19th July 2016

Artist Jane Hoodless has been announced as the winner of the inaugural Cockpit Arts / Arts Council Artist-Maker Residency Award supported by Arts Council England 2016.

This new Residency aims to provide a unique development opportunity for an artist-maker whose practice is based in craft and explores ideas and concepts. Cockpit Arts will provide a support structure for the selected artist-maker to develop their work and ideas, and at the same time work towards a sustainable model of practice. The two-year residency, worth over £15,000, will include studio space and Cockpit’s unique package of artist business and practice support with one-to-one coaching, access to tailored workshops and promotional opportunities including the renowned Open Studios events.

Jane will use the Residency to collate a new body of mixed-media work. She says, “in the process of my research and development, I’ve been surprised by how strongly motivated I have become to widen the reach of the topic of a social issue. Encouraged and supported by many of the experts and institutions I’ve approached, I perceive this could be an important body of work for my practice and a wider audience.” Keeping her specific subject intriguingly vague, more details will emerge once she’s moved in to Cockpit Arts in Holborn and starts this project in earnest.

The Artist-Maker Residency selection panel comprised artist-maker Freddie Robins, Curator and gallerist Sarah Myerscough, critic and journalist Emma Crichton-Miller and Director of Craftspace Deirdre Figueredo, MBE.

Speaking about Jane’s selection, Emma Crichton-Miller said:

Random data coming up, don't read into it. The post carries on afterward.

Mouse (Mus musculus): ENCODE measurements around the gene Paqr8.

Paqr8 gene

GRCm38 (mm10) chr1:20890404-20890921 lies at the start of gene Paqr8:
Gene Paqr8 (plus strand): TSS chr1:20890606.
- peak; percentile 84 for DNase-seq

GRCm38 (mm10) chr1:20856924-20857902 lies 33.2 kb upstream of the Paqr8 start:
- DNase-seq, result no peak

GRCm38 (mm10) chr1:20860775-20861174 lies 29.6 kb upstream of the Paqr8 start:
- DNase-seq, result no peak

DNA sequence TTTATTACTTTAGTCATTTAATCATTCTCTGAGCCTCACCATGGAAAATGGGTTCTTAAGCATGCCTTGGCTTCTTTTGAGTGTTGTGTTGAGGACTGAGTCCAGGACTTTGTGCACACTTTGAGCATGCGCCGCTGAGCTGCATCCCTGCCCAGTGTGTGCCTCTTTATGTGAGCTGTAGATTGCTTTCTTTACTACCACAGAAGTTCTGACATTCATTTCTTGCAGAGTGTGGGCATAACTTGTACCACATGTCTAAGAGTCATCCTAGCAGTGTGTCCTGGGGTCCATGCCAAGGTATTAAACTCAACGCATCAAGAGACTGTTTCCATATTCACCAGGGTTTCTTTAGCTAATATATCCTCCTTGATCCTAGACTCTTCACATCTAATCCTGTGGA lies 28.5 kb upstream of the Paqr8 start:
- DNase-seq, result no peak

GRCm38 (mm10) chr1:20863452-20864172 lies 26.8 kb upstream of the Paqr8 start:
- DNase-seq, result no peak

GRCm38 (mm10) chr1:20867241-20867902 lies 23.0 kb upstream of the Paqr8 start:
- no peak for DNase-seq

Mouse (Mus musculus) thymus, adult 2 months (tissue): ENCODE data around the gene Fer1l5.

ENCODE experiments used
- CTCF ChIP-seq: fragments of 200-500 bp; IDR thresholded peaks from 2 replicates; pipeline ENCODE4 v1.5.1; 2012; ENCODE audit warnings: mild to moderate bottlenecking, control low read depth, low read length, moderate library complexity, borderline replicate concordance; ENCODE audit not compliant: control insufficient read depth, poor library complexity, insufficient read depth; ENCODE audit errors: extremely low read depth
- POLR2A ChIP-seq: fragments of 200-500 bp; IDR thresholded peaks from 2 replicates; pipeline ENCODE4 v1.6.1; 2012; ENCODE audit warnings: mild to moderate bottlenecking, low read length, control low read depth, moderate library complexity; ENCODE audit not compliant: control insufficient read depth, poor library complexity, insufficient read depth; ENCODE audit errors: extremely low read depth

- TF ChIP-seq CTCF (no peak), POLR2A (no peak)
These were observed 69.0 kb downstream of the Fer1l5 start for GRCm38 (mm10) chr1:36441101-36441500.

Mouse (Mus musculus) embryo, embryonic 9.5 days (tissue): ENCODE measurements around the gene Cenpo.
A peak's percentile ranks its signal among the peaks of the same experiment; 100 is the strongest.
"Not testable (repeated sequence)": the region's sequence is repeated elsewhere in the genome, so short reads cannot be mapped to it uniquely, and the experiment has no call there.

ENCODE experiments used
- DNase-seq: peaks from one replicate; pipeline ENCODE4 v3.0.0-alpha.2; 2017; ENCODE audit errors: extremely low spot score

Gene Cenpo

“What impressed me about Jane was the way that she has found in her craft a vehicle for the exploration of difficult and difficult to articulate ideas and emotions, without compromising at all on the skill and beauty of the final works. She is a determined and original artist and it was a pleasure to encounter her work.”

On receiving the awards, Jane said,
“I am thrilled to have been awarded Cockpit Arts’ first Artist-Maker Residency, which coincides with the development of a new body of work, radically different to my usual practice. High quality craftsmanship and the ability to diversify have always been important to me, so the residency will give me time, space and support as this new work progresses, enabling me to take risks, learn and experiment.”

The work that Jane plans to make is not aimed to shock, rather provoke original thought and wider discourse on a subject that is widely considered taboo and contentious. In doing so, Jane wants to work with materials that maybe aren’t normally combined, and turn some techniques on their head, saying,

“I plan for the project to be more than a solo show of my work and to include talks and workshops, as I particularly want to draw in people who wouldn’t normally visit such a show. The concept necessitates facilitating participants to share experiences and gain information that may lead to collaborative new work. In applying for this residency I want a place where I can take risks, have the time and privacy to rework, learn and fail, and to move forward as a consequence.”

Recognition for Jane’s work has been growing steadily over the past few years, including notable selection by Richard Deacon for the 2015 Creekside Open exhibition at APT Gallery. Jane was also one of many artists invited by The Freud Museum to participate in The Unconscious Revisited centenary exhibition, exploring ways of illustrating Freud’s seminal paper The Unconscious from 2015.
More details about these and other high-profile exhibitions can be found here: Jane Hoodless CV